"Say naught about it, madame," Count Walter said; "it was high time that a check was put on these rough fellows who lord it over Paris and deem themselves its masters. I doubt not that they will raise some outcry and lay their complaint before the duke; but you, I trust, and other worthy citizens, will be beforehand with them, and send off a messenger to him laying complaints against these fellows for attacking, plundering, and burning at their will the houses of those of better repute than themselves. We have come to your help not as officers of the duke, but as knights and gentlemen who feel it a foul wrong that such things should be done. Moreover, as Dame Margaret of Villeroy, a hostage of the duke, was lodged here at his request, it was a matter that nearly touched his honour that her life should be placed in danger by these scurvy knaves, and we shall so represent the matter to the duke."

Just as the knights had drunk their wine, Guy, who had left them on the landing, entered, escorting Dame Margaret and her two children. Count Charles d'Estournel, after saluting her, presented his companions to her, and she thanked each very heartily for the succour they had brought so opportunely.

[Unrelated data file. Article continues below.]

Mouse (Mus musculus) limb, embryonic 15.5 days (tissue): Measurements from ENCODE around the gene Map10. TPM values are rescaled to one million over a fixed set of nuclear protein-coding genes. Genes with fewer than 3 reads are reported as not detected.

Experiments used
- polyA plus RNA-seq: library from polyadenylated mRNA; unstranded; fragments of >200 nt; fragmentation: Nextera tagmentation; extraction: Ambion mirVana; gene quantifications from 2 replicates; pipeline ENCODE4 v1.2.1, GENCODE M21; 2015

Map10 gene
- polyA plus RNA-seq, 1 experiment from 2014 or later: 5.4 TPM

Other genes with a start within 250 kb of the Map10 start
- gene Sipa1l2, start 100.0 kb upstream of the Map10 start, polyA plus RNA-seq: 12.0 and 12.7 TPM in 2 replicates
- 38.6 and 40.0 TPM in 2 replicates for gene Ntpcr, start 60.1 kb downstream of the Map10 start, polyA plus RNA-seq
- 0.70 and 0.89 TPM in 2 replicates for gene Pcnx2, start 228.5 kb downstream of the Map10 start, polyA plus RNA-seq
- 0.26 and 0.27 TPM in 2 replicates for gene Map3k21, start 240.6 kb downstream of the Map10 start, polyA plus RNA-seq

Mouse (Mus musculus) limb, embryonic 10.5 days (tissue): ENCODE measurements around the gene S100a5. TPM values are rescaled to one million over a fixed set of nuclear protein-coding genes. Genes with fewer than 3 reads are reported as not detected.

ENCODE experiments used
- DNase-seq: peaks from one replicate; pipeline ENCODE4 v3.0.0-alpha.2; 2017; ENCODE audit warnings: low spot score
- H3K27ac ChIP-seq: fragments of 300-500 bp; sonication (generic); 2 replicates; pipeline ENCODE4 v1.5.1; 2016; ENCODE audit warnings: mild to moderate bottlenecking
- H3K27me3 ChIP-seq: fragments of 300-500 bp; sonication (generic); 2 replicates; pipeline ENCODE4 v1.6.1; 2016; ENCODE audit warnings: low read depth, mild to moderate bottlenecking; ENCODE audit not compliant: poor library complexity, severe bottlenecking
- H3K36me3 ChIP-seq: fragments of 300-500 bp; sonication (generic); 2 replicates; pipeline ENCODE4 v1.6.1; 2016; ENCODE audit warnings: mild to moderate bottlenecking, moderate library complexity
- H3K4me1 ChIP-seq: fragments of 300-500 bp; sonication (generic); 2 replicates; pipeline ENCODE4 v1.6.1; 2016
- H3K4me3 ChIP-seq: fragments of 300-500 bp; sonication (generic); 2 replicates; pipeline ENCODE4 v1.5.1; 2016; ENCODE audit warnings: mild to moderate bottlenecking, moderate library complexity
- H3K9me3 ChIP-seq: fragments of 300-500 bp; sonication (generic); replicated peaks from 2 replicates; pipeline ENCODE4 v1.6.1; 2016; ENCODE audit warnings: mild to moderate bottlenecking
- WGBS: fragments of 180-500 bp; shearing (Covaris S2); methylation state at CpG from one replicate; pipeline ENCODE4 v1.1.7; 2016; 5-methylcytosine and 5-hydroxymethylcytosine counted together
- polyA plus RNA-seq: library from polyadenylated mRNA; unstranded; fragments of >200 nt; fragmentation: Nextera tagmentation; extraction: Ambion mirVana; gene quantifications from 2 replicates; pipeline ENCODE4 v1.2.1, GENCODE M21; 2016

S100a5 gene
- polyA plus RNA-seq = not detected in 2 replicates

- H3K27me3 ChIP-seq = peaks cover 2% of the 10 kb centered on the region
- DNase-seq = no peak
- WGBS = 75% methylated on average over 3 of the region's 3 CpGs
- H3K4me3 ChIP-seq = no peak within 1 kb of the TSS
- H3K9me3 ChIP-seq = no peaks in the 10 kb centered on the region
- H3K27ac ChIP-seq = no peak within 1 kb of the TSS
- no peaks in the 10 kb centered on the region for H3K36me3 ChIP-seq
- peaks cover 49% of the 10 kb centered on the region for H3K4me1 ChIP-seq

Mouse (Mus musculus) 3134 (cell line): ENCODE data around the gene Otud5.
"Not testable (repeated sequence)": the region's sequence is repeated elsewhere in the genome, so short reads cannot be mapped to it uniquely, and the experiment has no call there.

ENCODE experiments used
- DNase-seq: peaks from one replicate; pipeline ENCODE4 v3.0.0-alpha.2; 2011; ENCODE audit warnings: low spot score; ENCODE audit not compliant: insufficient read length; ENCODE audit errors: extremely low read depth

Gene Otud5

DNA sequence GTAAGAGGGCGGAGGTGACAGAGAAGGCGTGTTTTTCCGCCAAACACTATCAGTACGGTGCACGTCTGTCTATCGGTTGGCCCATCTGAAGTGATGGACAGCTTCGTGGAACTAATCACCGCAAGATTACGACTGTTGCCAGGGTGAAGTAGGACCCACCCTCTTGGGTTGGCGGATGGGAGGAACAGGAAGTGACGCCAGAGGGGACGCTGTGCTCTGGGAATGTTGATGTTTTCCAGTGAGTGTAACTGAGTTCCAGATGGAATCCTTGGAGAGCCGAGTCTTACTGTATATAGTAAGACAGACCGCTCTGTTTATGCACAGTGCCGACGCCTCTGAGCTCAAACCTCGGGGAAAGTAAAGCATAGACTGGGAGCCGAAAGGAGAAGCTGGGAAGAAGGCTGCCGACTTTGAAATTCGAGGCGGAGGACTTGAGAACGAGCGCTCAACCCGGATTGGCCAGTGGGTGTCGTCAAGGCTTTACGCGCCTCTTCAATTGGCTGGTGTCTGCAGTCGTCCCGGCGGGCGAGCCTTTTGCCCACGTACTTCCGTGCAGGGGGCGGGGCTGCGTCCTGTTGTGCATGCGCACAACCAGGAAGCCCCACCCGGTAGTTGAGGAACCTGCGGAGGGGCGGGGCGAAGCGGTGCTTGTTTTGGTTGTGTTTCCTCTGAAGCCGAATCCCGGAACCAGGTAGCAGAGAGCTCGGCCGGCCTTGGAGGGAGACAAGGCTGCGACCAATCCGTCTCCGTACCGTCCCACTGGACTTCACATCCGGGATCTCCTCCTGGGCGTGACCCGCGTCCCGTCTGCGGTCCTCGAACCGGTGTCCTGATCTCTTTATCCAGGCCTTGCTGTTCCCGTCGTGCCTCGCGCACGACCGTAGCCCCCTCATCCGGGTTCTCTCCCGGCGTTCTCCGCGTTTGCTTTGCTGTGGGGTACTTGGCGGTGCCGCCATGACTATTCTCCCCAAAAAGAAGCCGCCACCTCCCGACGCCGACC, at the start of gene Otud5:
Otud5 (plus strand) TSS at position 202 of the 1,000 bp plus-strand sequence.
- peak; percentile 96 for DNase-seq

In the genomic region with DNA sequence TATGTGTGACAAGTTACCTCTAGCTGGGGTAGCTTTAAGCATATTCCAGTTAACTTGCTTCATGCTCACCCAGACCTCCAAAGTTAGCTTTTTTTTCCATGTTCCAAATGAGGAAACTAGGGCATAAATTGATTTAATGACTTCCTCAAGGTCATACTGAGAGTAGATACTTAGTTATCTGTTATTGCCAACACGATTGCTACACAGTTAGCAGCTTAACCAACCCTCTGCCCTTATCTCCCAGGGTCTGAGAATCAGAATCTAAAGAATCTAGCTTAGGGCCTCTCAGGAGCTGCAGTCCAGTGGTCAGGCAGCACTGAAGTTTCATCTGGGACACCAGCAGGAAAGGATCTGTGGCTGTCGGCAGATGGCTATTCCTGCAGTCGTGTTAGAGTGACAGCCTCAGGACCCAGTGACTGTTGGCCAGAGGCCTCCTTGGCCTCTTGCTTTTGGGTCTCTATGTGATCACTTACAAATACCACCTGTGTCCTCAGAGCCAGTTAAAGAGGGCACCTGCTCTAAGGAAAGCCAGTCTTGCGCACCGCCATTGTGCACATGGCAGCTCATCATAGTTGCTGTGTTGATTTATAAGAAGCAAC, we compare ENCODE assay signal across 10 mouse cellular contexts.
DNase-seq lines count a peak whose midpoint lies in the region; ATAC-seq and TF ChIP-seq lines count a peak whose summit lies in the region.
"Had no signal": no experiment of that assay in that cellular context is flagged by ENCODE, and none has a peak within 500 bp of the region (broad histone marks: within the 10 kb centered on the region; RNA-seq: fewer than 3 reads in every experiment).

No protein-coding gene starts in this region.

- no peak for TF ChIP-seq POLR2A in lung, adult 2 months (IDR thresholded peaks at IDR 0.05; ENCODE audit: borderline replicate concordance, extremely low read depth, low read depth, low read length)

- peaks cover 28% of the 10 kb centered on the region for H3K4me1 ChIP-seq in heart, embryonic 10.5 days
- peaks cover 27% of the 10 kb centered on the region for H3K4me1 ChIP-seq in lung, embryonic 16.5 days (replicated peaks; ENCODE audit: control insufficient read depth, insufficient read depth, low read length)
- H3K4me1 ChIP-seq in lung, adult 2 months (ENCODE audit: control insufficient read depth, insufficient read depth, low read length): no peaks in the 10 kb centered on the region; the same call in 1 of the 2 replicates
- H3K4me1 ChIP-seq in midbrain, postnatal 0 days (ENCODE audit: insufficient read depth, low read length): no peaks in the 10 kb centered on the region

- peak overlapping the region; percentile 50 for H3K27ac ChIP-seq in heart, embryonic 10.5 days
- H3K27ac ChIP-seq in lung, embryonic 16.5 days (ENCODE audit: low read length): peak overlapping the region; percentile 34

"In truth, lady," the Count de Vesoul said, "methinks from what we saw that you might even have managed without us, so stoutly were you defended by your esquire and your retainers, aided as they were by those of the provost, though in the end it may be that these must have succumbed to numbers; for I can well imagine that your assailants, after the loss that they have suffered, would have spared no effort to avenge themselves, and might indeed, as a last resource, have fired the house. This they would no doubt have done long before had it not been that by so doing they would have lost all the plunder that they counted on. This stout defence will no doubt teach these fellows some moderation, for they will see that citizens' houses are not to be plundered without hard fighting and much loss. As for ourselves, we shall see the Duke of Burgundy's lieutenant to- morrow morning and lay the matter before him, praying him to issue a proclamation saying that in order to suppress the shameful disorders that have taken place, he gives notice that all who attack the houses of peaceful citizens will henceforth be treated as evildoers and punished accordingly."